From The Blog

Supplemental Assessment Being Collected for Tropical Storm Irma Recovery Costs

Once the rain stopped, the wind calmed and the flooding subsided, the damage from Tropical Storm Irma was apparent. Though Kiawah fared well overall, it did experience the worst storm surge since Hurricane Hugo. Damage was worse than Hurricane Matthew last October in some ways, especially on the roads and trails. The pictures above and on the following page provide a glimpse at just how severe this storm surge was. KICA staff began clean up and repairs after the storm passed and, due to their skill and diligence, the island is returning to normal.

Immediately following the storm, the KICA Board of Directors held a special meeting for the sole purpose of discussing storm recovery. Staff reviewed initial damage assessments, as well as preliminary estimates on cost. The board then discussed and reaffirmed KICA’s Named Storm Policy, which calls for an assessment of members to cover these unbudgeted expenses.

The total restoration costs for Irma are projected to be $1.1million. This will result in a supplemental assessment of $225for each developed residential property. Owners of undeveloped lots will pay half that amount. Commercial property owners, including the resort and developer, collectively pay more than$150,000. The formula for calculating assessments is dictated by KICA’s governing documents (article V, Covenants for Assessments and Reserve Funds), and is not based on the value of each property. At the time of publication, the assessment was expected to be mailed to members in early October and payable within 30 days.

KICA Chairman of the Board Dave Singer appreciates that some members have expressed disappointment in having to pay another assessment. “Incurring assessments in two successive years for storm recovery is frustrating, but owning real estate on a barrier island does come with the risk of storm damage. Despite the need for recovery assessments the last two years, Kiawah dodged two major bullets, as Irma came in with less intensity than initially projected, and Matthew struck a glancing blow at low tide. Either storm could easily have inflicted greater and more costly damage. Puerto Rico, South Florida and Houston show the level of devastation that can be wrought by a hurricane. We’re thankful to have enjoyed over25 years without a storm assessment prior to 2016, and that the two recent storm assessments have both been less than the average round of golf on Kiawah.”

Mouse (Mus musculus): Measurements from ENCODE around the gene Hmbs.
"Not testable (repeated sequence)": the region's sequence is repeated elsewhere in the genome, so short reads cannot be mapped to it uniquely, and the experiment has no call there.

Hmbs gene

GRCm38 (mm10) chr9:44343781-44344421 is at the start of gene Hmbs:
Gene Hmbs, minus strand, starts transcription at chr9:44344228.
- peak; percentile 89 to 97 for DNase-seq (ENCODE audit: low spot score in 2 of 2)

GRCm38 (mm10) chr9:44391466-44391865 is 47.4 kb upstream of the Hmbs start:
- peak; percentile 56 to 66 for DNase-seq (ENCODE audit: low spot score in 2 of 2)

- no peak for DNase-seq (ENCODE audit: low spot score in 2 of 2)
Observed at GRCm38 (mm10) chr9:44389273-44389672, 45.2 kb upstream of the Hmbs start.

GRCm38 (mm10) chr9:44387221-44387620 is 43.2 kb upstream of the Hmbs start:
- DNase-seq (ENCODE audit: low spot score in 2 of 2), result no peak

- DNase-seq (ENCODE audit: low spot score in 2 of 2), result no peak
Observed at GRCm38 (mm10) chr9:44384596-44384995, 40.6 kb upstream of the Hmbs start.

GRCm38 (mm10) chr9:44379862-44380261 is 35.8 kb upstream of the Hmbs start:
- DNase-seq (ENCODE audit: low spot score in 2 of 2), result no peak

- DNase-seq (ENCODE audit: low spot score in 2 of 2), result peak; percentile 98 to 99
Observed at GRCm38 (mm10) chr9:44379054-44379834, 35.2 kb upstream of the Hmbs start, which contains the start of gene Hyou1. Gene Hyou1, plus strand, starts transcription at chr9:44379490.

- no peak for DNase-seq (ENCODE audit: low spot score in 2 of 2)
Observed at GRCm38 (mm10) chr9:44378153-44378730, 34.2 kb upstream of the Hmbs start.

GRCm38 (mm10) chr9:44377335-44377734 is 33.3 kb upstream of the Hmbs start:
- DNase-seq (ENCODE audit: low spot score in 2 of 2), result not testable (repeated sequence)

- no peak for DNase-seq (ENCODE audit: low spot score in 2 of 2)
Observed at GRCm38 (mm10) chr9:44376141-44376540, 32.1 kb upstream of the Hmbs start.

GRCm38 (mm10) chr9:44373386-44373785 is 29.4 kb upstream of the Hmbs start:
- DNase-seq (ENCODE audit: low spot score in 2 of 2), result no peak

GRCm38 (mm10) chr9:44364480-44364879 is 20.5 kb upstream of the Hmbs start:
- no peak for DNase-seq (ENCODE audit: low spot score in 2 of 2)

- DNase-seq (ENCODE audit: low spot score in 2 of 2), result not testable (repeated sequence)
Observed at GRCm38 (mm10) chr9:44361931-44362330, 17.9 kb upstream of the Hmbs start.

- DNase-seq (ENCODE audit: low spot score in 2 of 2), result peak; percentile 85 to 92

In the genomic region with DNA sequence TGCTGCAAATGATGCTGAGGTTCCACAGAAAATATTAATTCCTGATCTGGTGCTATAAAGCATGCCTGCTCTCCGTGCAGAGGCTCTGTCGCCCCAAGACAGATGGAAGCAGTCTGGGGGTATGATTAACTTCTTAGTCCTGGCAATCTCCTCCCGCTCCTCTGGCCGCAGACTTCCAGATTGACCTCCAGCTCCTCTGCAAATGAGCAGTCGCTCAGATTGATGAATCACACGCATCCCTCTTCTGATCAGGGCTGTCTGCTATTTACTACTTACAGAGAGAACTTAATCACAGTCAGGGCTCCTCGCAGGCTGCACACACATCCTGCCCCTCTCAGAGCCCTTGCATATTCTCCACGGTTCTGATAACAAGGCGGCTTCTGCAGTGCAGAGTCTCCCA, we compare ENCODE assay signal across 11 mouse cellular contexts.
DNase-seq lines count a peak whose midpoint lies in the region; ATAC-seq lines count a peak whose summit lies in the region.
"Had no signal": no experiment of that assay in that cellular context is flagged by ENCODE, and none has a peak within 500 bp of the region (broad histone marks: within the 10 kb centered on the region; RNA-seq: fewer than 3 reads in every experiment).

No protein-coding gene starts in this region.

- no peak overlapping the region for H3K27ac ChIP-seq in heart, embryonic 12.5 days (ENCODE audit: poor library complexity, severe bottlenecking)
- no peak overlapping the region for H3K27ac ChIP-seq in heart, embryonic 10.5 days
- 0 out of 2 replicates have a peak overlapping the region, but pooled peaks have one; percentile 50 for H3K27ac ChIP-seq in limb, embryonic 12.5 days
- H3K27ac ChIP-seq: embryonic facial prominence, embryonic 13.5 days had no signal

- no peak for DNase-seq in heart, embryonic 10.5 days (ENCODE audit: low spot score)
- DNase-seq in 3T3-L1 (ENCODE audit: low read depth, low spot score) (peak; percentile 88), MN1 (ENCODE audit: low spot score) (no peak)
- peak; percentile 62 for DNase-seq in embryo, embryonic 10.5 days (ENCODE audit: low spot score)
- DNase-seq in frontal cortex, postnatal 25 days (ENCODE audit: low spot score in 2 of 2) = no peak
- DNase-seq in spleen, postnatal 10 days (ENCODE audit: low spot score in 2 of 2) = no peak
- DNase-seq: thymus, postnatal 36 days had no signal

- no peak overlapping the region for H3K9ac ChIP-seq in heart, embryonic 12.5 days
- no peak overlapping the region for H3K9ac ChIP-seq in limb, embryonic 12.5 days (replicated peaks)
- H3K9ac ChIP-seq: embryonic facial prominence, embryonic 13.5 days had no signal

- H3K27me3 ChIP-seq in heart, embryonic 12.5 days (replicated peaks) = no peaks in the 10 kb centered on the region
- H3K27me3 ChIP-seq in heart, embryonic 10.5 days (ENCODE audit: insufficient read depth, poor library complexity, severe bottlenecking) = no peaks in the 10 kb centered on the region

Advance and Recovery Planning
KICA was able to begin recovery efforts quickly because the association annually negotiates rates and contracts with a number of recovery specialists in advance of storm season. Key staff members meet daily as storms approach to discuss and implement preparation. Some staff members remain on-island for as long as safety permits, communicating about and attending to situations as they arise. They return to the island as soon as it is safe, to begin opening roads and securing unsafe areas.

Chair Singer notes, “KICA is fortunate to have the professional, dedicated staff it does. They worked 12-15 hours days, seven days a week, before, during, and after both storms, placing Kiawah above their personal home situations. Property owners who were not on-island immediately after the storms, returned to find little visible damage, hiding the significant amount of work done by our staff. Several property owners anonymously expressed their appreciation by having wristbands made for all employees, which say ‘Irma 2017 – I’m Appreciated,’ The other side reads, “Thanks for all your hard work.” On behalf of the board, I want to thank whomever organized this. It is well deserved and appropriately reflects the sincere appreciation felt by the board and the community.